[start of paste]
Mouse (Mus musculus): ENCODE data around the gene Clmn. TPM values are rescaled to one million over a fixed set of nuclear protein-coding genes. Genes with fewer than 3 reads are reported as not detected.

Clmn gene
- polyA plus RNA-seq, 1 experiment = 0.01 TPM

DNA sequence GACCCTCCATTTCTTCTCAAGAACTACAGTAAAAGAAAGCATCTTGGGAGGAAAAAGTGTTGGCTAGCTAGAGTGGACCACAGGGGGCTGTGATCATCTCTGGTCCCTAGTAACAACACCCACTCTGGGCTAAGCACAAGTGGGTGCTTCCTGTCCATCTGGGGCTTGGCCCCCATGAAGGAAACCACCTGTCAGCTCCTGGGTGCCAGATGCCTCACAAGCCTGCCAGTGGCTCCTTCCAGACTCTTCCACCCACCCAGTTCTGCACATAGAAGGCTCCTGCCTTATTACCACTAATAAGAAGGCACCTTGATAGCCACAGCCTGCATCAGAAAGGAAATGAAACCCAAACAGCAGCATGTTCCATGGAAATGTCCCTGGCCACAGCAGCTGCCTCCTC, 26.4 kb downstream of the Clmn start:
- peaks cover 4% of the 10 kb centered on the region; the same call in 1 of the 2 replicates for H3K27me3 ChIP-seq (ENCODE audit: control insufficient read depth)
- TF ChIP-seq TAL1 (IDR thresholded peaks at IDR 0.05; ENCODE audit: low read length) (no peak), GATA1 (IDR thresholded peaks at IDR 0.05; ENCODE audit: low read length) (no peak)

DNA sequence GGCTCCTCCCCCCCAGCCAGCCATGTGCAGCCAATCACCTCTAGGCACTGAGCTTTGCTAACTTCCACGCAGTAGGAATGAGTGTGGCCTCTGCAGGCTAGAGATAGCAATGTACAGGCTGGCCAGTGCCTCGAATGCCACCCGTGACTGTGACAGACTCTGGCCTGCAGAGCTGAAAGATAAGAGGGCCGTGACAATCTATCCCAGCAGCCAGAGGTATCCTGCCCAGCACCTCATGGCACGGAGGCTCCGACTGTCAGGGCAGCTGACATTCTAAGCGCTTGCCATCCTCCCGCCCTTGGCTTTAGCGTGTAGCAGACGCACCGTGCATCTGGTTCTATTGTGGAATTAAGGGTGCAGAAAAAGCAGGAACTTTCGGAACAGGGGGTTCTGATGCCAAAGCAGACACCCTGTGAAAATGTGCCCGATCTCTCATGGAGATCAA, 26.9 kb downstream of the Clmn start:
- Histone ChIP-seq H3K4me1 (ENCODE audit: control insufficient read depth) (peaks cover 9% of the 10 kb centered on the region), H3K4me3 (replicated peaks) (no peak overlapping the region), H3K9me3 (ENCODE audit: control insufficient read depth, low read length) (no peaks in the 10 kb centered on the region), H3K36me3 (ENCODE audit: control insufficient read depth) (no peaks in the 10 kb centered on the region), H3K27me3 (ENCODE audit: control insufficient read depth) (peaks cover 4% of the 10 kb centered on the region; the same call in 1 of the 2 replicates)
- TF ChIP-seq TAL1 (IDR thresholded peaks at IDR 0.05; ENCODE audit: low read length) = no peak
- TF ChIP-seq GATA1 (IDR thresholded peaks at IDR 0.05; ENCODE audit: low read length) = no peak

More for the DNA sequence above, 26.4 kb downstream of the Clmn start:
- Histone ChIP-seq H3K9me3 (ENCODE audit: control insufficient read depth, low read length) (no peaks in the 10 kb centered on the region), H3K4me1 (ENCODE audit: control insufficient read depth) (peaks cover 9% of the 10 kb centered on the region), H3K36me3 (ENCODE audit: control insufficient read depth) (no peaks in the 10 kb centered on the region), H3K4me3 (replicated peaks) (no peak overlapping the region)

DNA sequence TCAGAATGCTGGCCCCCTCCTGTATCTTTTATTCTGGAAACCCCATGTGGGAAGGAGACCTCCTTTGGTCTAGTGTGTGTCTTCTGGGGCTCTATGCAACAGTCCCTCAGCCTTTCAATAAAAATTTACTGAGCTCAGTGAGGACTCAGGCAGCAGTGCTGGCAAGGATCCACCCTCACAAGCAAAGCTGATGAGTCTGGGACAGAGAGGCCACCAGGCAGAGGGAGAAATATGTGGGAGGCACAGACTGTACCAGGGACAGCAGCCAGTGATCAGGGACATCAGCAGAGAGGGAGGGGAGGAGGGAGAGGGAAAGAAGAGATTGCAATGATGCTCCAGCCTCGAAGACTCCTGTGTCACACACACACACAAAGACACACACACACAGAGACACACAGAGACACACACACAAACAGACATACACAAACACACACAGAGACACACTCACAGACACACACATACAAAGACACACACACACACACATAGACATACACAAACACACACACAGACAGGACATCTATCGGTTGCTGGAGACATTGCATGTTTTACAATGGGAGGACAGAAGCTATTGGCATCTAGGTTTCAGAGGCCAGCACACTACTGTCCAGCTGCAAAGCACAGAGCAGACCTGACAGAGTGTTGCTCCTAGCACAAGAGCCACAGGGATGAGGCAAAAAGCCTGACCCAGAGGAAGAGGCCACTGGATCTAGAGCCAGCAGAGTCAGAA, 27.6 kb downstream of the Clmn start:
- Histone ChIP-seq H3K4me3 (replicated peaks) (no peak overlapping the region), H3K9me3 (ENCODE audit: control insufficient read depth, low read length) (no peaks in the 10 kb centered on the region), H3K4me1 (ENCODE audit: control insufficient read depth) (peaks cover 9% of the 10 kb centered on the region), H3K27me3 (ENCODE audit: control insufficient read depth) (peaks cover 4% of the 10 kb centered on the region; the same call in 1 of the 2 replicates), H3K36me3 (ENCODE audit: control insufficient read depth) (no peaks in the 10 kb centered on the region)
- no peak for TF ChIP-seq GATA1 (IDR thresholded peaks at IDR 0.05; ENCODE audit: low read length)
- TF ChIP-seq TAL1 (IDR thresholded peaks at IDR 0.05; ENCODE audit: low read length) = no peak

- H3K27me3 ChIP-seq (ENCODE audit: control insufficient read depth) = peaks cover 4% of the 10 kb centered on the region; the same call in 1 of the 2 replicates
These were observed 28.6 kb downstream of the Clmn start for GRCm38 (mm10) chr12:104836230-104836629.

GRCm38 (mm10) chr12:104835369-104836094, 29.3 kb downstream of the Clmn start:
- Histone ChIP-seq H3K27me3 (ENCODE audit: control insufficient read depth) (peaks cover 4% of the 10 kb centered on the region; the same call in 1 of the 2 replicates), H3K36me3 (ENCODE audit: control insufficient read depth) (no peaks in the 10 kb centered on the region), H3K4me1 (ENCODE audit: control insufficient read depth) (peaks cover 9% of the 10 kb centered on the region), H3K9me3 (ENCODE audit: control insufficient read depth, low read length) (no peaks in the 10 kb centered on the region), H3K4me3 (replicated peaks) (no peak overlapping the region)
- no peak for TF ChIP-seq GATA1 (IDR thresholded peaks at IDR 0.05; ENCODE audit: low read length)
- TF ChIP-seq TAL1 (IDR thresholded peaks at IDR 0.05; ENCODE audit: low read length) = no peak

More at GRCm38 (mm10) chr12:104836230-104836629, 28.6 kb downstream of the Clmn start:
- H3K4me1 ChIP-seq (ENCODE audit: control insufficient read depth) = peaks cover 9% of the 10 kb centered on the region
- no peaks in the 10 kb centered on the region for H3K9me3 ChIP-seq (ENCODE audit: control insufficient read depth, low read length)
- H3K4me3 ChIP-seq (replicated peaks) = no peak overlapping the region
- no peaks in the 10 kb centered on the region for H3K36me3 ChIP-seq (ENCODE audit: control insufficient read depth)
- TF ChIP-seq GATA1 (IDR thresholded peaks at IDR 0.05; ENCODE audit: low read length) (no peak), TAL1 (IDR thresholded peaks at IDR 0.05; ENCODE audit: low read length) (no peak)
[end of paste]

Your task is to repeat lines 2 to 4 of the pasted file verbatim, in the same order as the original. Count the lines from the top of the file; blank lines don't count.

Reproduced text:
Clmn gene
- polyA plus RNA-seq, 1 experiment = 0.01 TPM

DNA sequence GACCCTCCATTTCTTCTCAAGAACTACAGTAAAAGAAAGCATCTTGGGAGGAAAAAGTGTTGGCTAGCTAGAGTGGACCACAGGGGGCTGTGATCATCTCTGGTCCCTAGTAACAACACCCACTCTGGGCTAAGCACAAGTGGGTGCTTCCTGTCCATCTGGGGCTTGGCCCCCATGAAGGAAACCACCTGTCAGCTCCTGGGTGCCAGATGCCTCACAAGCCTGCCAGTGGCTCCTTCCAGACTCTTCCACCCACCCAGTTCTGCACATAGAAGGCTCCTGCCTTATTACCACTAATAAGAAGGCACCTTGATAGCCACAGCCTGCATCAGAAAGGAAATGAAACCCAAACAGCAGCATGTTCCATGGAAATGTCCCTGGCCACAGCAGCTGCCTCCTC, 26.4 kb downstream of the Clmn start: